Genetic modification of primary human B cells generates translationally-relevant models of high-grade lymphoma
Rebecca Caeser, Miriam Di Re, Joanna A Krupka, Jie Gao, Maribel Lara-Chica, João M.L Dias, Susanna L Cooke, Rachel Fenner, Zelvera Usheva, Hendrik Runge, Philip A Beer, Hesham Eldaly, Chan-Sik Park, George Vassiliou, Brian J.P Huntly, Annalisa Mupo, Rachael JM Bashford-Rogers & Daniel J Hodson
Received Date: 15th April 19
Sequencing studies of Diffuse Large B Cell Lymphoma (DLBCL) have identified hundreds of recurrently altered genes. However, it remains largely unknown whether and how these mutations may contribute to lymphomagenesis, either individually or in combination. Existing strategies to address this problem predominantly utilise cell lines, which are limited by their initial characteristics and subsequent adaptions to prolonged in vitro culture. Here, we describe a novel co-culture system that enables the ex vivo expansion and viral transduction of primary human germinal centre B cells. The incorporation of CRISPR/Cas9 technology enables high-throughput functional interrogation of genes recurrently mutated in DLBCL. Using a backbone of BCL2 with either BCL6 or MYC we have identified co-operating oncogenes that promote growth and survival, or even full transformation into synthetically engineered models of DLBCL. The resulting tumours can be expanded and sequentially transplanted in vivo, providing a scalable platform to test putative cancer genes and for the creation of mutation-directed, bespoke lymphoma models.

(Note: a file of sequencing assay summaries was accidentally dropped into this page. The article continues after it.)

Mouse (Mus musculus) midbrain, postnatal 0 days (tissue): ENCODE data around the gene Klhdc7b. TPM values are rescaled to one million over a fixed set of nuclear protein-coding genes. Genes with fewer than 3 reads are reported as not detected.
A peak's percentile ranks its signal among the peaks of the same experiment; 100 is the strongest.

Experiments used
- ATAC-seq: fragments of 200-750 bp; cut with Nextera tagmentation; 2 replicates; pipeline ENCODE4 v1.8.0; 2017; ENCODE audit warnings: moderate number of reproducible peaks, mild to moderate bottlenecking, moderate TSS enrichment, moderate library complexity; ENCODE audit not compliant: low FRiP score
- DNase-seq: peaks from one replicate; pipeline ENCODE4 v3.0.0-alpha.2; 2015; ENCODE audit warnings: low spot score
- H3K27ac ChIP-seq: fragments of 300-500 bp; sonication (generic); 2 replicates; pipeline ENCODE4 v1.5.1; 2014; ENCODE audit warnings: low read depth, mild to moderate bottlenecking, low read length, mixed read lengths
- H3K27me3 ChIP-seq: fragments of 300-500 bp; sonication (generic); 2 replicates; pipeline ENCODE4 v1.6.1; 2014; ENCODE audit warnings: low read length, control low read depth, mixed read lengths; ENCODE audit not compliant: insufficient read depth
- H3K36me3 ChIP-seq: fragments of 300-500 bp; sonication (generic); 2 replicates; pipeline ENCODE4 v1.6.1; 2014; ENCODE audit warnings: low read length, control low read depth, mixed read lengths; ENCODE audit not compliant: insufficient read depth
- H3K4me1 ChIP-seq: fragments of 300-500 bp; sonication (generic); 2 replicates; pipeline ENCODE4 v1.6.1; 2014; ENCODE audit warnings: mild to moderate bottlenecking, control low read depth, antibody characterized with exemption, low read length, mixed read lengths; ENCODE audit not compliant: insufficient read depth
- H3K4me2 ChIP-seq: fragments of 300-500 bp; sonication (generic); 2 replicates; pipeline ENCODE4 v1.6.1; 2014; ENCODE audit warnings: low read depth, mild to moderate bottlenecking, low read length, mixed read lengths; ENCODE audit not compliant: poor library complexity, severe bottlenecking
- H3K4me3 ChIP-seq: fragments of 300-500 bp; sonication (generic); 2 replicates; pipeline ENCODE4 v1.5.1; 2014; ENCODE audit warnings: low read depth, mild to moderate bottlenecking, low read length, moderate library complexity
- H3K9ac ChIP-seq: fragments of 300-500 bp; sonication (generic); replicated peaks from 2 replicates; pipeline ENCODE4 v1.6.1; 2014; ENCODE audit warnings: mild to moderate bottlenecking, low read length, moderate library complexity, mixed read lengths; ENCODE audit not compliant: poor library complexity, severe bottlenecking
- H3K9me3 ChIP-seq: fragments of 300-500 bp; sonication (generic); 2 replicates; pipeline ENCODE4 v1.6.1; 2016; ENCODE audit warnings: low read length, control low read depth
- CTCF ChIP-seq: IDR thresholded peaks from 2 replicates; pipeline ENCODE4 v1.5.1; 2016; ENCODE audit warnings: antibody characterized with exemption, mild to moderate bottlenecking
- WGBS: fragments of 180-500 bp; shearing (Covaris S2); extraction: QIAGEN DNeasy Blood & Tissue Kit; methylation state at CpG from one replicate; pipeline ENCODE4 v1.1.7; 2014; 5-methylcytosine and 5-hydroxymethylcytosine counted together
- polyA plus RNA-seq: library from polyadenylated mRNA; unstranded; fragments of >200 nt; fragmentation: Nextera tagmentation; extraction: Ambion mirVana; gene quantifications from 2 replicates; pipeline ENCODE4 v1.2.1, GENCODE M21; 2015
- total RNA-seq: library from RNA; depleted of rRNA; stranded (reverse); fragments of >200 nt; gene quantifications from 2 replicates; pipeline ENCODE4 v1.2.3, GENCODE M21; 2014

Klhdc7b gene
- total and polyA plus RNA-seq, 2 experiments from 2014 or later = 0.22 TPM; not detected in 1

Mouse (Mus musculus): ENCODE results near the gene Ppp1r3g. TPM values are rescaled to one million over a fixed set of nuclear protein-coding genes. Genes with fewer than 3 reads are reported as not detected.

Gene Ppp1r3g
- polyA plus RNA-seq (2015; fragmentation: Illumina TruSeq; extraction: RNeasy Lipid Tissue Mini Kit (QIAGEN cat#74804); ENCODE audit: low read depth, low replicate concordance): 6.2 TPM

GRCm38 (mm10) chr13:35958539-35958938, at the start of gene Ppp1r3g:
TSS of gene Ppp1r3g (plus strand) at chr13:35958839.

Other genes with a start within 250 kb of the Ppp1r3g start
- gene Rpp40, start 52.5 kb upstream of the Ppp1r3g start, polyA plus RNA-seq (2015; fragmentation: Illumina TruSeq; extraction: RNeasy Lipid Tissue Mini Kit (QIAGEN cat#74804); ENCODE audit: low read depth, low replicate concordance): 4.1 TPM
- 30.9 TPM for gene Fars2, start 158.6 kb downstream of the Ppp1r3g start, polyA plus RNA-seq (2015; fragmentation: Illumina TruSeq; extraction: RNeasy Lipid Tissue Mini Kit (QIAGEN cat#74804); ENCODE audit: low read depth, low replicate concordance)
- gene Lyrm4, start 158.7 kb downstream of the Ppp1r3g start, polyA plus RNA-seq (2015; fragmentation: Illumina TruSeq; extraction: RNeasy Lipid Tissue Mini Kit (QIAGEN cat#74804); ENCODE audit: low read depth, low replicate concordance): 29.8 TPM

Read in full at bioRxiv.
This is an abstract of a preprint hosted on an independent third party site. It has not been peer reviewed but is currently under consideration at Nature Communications.